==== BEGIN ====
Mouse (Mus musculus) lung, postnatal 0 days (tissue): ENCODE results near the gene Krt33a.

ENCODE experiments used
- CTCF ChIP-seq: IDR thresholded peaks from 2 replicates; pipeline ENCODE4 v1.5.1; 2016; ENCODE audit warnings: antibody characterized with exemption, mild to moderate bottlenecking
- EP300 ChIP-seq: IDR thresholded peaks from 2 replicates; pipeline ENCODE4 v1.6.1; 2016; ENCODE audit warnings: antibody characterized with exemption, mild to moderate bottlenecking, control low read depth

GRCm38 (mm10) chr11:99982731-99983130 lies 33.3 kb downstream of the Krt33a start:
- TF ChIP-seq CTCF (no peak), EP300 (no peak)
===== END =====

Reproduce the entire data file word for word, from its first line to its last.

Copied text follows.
Mouse (Mus musculus) lung, postnatal 0 days (tissue): ENCODE results near the gene Krt33a.

ENCODE experiments used
- CTCF ChIP-seq: IDR thresholded peaks from 2 replicates; pipeline ENCODE4 v1.5.1; 2016; ENCODE audit warnings: antibody characterized with exemption, mild to moderate bottlenecking
- EP300 ChIP-seq: IDR thresholded peaks from 2 replicates; pipeline ENCODE4 v1.6.1; 2016; ENCODE audit warnings: antibody characterized with exemption, mild to moderate bottlenecking, control low read depth

GRCm38 (mm10) chr11:99982731-99983130 lies 33.3 kb downstream of the Krt33a start:
- TF ChIP-seq CTCF (no peak), EP300 (no peak)